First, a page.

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Figure 2. Photomicrographs of ground section of low-T sites: (A) vessels and mucous glands dislocated by the granules; (B) thinning of the epithelial cells; (C) tapered epithelial cells adjacent a very thin remnant of sinus mucosa. Stevenel’s blue and alizarin red stain.
Figure 2. Photomicrographs of ground section of low-T sites: (A) vessels and mucous glands dislocated by the granules; (B) thinning of the epithelial cells; (C) tapered epithelial cells adjacent a very thin remnant of sinus mucosa. Stevenel’s blue and alizarin red stain.
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Figure 3. Photomicrographs of ground section of high-T sites: (A) vessels and mucous glands dislocated by the granules; (B) thinning of the epithelial cells still presenting cilia; (C) tapered epithelial cells adjacent a very thin remnant of sinus mucosa. Stevenel’s blue and alizarin red stain.
Figure 3. Photomicrographs of ground section of high-T sites: (A) vessels and mucous glands dislocated by the granules; (B) thinning of the epithelial cells still presenting cilia; (C) tapered epithelial cells adjacent a very thin remnant of sinus mucosa. Stevenel’s blue and alizarin red stain.
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Figure 4. Photomicrographs of ground sections. Perforations of the sinus mucosa. Note the tapered shape of the epithelium in a tentative attempt to protect the subjacent submucosal tissues. (A,B) Inflammatory cells were rare; (C) inflammatory reaction—note the epithelium trying to isolate the granule on the left side of the image. (A) Toluidine blue stain; (B,C) Stevenel’s blue and alizarin red stain.
Figure 4. Photomicrographs of ground sections. Perforations of the sinus mucosa. Note the tapered shape of the epithelium in a tentative attempt to protect the subjacent submucosal tissues. (A,B) Inflammatory cells were rare; (C) inflammatory reaction—note the epithelium trying to isolate the granule on the left side of the image. (A) Toluidine blue stain; (B,C) Stevenel’s blue and alizarin red stain.
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Figure 5. Photomicrographs of ground sections. Granules of low-T granules at the time of being expelled from the elevated space through the sinus mucosa. (A,B) Stevenel’s blue and alizarine red stain; (C) toluidine blue stain.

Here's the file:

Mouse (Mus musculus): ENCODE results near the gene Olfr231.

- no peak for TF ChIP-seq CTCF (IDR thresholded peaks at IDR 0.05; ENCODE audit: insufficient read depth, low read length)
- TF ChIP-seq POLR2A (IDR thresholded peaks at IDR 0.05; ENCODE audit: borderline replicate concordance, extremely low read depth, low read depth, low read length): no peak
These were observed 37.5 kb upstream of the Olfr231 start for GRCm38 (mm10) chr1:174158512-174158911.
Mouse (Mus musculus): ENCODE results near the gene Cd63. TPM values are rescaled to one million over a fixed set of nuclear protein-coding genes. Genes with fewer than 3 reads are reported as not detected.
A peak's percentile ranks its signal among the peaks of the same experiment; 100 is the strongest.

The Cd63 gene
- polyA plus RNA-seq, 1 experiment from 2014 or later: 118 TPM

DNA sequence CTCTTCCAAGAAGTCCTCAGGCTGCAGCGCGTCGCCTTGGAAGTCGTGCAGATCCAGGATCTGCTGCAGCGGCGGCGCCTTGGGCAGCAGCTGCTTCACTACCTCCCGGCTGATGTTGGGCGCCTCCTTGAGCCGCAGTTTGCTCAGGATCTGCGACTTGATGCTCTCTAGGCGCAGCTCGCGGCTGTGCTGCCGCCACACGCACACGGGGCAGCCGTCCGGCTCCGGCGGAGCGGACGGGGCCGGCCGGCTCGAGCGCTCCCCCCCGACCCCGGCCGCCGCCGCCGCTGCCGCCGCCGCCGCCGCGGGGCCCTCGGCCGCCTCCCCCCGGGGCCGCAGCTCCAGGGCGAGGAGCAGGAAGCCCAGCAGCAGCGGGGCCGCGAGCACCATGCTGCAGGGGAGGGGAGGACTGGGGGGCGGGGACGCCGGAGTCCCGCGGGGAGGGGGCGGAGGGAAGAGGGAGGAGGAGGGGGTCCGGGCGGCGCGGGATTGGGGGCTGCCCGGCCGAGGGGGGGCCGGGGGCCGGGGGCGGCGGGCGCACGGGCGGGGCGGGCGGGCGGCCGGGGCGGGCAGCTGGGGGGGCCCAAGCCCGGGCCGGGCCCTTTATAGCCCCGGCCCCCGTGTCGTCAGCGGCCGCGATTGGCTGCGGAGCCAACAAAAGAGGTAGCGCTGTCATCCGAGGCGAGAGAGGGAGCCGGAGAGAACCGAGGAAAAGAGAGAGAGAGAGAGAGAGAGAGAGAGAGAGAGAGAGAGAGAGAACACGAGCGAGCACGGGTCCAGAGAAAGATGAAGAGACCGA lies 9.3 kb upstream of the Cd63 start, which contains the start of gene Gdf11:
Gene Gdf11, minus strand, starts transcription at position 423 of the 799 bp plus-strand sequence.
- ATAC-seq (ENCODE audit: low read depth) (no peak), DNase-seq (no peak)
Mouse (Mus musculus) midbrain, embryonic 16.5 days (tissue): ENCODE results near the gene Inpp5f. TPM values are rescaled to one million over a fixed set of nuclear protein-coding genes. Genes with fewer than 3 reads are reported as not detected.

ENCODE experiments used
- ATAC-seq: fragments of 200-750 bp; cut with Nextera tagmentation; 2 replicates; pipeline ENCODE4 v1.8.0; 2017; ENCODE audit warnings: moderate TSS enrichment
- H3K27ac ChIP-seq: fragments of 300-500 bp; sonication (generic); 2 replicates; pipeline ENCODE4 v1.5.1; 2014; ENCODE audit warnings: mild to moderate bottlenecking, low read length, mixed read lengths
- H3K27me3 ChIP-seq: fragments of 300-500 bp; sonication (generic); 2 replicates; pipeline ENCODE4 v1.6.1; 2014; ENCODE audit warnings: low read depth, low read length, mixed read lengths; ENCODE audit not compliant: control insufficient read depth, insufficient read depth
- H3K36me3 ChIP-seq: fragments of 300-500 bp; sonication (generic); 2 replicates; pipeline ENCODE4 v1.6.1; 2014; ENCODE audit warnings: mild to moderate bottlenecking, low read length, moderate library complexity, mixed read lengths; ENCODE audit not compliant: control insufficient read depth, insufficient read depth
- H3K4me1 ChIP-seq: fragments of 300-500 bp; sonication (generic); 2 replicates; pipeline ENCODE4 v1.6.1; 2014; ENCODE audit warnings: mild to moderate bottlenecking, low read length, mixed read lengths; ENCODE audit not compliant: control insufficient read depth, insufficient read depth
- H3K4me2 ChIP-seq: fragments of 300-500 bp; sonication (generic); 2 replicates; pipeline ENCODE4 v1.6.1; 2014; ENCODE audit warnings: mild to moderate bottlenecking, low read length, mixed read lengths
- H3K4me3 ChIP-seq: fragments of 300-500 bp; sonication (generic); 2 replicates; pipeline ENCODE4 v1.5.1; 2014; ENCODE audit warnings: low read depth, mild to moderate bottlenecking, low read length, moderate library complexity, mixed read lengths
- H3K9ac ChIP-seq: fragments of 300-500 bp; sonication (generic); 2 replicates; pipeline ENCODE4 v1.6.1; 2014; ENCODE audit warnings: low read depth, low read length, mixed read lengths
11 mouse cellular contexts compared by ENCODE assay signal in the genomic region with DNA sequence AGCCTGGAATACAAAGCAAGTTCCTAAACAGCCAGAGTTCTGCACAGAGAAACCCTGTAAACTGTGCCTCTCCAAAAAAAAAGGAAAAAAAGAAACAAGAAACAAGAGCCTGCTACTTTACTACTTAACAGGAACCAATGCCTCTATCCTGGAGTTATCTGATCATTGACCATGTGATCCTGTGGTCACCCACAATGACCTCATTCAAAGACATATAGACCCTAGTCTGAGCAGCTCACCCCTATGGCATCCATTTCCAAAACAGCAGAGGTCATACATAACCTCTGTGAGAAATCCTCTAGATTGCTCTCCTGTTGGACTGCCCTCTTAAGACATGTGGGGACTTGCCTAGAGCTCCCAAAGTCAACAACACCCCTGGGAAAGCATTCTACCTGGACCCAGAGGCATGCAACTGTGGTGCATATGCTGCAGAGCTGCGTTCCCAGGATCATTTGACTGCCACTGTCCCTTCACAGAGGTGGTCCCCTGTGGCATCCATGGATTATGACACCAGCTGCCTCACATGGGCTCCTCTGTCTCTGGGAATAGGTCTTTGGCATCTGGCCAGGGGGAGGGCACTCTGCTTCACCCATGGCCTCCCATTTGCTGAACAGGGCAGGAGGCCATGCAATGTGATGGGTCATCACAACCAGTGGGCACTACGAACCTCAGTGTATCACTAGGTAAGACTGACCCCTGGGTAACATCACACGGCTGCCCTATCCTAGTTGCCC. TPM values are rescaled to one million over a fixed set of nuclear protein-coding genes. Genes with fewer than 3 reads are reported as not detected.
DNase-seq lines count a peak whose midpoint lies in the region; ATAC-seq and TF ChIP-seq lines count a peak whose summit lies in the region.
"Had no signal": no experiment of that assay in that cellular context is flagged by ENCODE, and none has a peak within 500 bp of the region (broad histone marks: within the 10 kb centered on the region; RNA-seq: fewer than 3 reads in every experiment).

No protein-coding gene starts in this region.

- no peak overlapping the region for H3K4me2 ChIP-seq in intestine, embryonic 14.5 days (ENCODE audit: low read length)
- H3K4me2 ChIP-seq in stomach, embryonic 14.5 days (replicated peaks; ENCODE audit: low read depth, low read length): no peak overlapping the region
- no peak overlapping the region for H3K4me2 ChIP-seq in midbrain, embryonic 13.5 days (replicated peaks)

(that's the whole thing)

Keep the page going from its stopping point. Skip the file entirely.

Figure 5. Photomicrographs of ground sections. Granules of low-T granules at the time of being expelled from the elevated space through the sinus mucosa. (A,B) Stevenel’s blue and alizarine red stain; (C) toluidine blue stain.
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Table 1. Histometric data.
Table 1. Histometric data.
2 Weeks10 Weeks
low-Thigh-Tp valuelow-Thigh-Tp value
Pristine mucosa in µm61 ± 2163 ± 140.61762 ± 1254 ± 80.107
Thinned mucosa in µm26 ± 3.226 ± 5.30.78919 ± 3.021 ± 4.50.065
No. sinus with thinned mucosa89>0.99991010NA
No. thinned mucosa zones1181490.1912371950.090
No. of sinuses with perforations630.375970.625
No. of perforations830.18819140.898
Table 2. Number of sites of thinned mucosa categorized according to the width.
Table 2. Number of sites of thinned mucosa categorized according to the width.
<40<30<20<10
2 weeks low-T (n = 9)118733811
2 weeks high-T (n = 9)149985816
10 weeks low-T (n = 10)23719813746
10 weeks high-T (n = 10)1951489644
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Favero, R.; Apaza Alccayhuaman, K.A.; Botticelli, D.; Xavier, S.P.; Ferreira Balan, V.; Macchi, V.; De Caro, R. Sinus Mucosa Thinning and Perforations after Sinus Lifting Performed with Different Xenografts: A Histological Analysis in Rabbits. Dent. J. 2022, 10, 2. https://doi.org/10.3390/dj10010002

AMA Style

Favero R, Apaza Alccayhuaman KA, Botticelli D, Xavier SP, Ferreira Balan V, Macchi V, De Caro R. Sinus Mucosa Thinning and Perforations after Sinus Lifting Performed with Different Xenografts: A Histological Analysis in Rabbits. Dentistry Journal. 2022; 10(1):2. https://doi.org/10.3390/dj10010002

Chicago/Turabian Style

Favero, Riccardo, Karol Alí Apaza Alccayhuaman, Daniele Botticelli, Samuel Porfirio Xavier, Vitor Ferreira Balan, Veronica Macchi, and Raffaele De Caro. 2022. "Sinus Mucosa Thinning and Perforations after Sinus Lifting Performed with Different Xenografts: A Histological Analysis in Rabbits" Dentistry Journal 10, no. 1: 2. https://doi.org/10.3390/dj10010002